University presses are key guardians of academic freedom. Once a manuscript has received positive and fair peer review, it should proceed to publication without interference from the powerful or the influential. Controversial and difficult theories can be published by university presses.
Ownership of imprint
University presses usually do not have complete control over their own imprint. The final decision as to the placement of the imprint on a particular book resides with an independent committee of scholars, usually appointed by the parent university. This maintains the integrity of the process – commercial considerations, the particular fondness of the editor for a project, etc can be set aside if the committee decides that the ms is not fit to wear the imprint of the press.
At most presses, the manuscript review committee is made up of senior scholars appointed by the president, drawn from the fields in which the press publishes. Each ms submitted for publication is evaluated by one member of the committee, who then reports and recommends either acceptance or rejection. Acceptance is the norm if the process is operating well. The editor responsible for bringing a manuscript before this committee will present a dossier which will usually suggest publication. However, the committee has the final say.
The market for scholarly books is small. The average scholarly monograph (a scholarly treatment of a single subject) will sell fewer than 75 copies in Canada. World wide, such a book will probably sell 300-600 copies.
The market is small because the books are very specialized. Most monographs assume a depth of knowledge of a subject which is only achieved after years of specialized study. In many cases, there may be only a few hundred people in the world who can be expected to fully appreciate the content of a particular monograph.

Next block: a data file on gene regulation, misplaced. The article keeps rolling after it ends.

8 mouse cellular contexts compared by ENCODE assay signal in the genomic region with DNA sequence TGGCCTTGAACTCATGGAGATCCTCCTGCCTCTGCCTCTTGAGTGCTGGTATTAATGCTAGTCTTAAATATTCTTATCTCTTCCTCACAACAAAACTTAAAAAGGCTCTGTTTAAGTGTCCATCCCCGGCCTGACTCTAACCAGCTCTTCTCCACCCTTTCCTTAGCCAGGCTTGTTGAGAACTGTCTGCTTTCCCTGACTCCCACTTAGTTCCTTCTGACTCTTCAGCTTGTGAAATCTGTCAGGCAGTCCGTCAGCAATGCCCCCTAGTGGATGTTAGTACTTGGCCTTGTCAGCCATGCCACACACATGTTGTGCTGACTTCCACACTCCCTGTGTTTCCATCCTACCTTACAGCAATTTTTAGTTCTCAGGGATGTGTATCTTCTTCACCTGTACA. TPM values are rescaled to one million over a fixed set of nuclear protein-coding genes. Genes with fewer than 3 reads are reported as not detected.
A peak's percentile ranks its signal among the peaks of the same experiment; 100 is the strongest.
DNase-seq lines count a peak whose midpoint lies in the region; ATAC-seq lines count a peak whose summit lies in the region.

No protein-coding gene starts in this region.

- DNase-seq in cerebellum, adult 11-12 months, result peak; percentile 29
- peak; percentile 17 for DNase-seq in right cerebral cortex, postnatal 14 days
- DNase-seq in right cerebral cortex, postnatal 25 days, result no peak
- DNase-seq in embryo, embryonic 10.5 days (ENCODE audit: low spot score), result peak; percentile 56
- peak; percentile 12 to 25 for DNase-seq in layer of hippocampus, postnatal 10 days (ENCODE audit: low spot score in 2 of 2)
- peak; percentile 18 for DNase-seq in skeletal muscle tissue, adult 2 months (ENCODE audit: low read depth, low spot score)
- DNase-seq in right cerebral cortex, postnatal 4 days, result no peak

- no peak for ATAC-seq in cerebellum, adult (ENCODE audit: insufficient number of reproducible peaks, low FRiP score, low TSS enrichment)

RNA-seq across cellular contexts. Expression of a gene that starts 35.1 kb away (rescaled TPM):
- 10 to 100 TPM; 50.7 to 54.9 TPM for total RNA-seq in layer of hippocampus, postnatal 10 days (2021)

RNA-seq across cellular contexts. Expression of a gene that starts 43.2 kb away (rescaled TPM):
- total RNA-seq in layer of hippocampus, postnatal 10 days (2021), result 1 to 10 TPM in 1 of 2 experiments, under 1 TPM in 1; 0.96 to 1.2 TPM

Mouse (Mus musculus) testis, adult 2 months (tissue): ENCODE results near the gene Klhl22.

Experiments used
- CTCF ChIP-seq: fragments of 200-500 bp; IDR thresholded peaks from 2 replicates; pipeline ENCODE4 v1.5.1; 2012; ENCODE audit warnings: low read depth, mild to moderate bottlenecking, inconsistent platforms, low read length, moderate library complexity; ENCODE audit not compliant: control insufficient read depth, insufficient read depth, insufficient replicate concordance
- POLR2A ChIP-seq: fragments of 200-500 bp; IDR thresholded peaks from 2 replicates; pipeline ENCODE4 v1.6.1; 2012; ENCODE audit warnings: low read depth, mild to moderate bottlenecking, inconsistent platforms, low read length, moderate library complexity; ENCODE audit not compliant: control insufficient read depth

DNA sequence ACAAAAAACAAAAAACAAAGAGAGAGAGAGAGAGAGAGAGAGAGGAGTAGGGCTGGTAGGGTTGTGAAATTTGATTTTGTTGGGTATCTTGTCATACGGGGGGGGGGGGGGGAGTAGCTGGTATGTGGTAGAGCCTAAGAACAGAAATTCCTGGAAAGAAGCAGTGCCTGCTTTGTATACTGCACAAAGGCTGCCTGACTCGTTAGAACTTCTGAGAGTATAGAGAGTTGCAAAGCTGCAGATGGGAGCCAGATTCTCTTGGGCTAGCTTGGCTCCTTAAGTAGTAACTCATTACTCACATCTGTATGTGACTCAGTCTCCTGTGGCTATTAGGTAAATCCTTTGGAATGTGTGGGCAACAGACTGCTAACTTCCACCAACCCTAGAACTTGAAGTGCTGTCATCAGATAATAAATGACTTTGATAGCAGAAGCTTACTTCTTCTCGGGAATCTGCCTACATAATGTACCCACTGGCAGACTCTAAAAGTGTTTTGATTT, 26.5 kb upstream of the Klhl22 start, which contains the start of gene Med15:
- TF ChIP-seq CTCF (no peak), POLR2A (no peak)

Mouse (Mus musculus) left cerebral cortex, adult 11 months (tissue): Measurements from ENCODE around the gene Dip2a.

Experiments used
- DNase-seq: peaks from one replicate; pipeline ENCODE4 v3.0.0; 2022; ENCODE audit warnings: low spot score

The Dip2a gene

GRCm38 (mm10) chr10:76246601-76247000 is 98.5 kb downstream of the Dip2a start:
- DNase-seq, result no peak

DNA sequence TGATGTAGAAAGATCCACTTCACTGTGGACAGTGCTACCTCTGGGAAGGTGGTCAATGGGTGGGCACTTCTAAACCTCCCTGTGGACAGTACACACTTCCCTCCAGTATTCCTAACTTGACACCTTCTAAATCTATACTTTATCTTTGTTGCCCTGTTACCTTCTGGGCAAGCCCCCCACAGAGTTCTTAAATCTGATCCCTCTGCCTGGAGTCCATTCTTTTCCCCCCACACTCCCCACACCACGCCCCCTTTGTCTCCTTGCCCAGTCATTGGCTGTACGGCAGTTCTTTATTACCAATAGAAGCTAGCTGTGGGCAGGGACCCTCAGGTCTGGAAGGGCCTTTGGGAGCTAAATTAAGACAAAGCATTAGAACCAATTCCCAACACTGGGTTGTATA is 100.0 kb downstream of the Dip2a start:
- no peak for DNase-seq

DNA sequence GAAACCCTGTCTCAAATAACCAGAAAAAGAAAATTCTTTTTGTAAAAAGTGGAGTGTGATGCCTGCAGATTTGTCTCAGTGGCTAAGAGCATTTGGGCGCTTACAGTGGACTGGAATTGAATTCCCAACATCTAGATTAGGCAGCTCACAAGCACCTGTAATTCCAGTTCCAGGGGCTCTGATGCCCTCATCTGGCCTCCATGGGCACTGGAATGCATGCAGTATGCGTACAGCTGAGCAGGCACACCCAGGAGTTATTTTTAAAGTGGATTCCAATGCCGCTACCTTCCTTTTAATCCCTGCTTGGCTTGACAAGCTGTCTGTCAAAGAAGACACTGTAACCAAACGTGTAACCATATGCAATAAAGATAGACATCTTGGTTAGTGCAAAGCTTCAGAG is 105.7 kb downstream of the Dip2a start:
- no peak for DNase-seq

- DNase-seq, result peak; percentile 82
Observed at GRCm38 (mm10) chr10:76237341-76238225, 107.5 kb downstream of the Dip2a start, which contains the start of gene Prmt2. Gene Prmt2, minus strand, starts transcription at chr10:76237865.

Such a limited market presents problems and opportunities for marketing departments of scholarly presses. Reaching the market may be relatively simple – the few hundred qualified readers can be found through a few journals or book displays. But pricing the book is a problem. Monographs traditionally carry prices which are considerable higher than “trade” books of a similar size.
Using a single example may illuminate the problem. A trade non-fiction book published in Canada of 350 pages will probably sell for $35.00 in hardcover. It will sell perhaps 2000 copies, generating $42,000 in revenue for the publisher (after discount). The scholarly monograph will sell 500 copies, and can probably not be sold for much more than $50.00, generating $24,000 for the publisher world wide. Because much of the scholarly publishers marketing is done outside the country, it is more expensive. Editorial and production costs related to the production of a scholarly book are often higher than for a trade book of a similar size and subject.
This leads to the problem of deficits. The average deficit of a scholarly book published in Canada is approximately $15,000. The Aid to Scholarly Publishing program provides funding of $8000, leaving $7,000 to be found by the author, the editor, or (as is usually the case) provide as a de facto subsidy by the publisher, in the form of a large loss (because of the failure of the revenue from book publishing to cover overhead).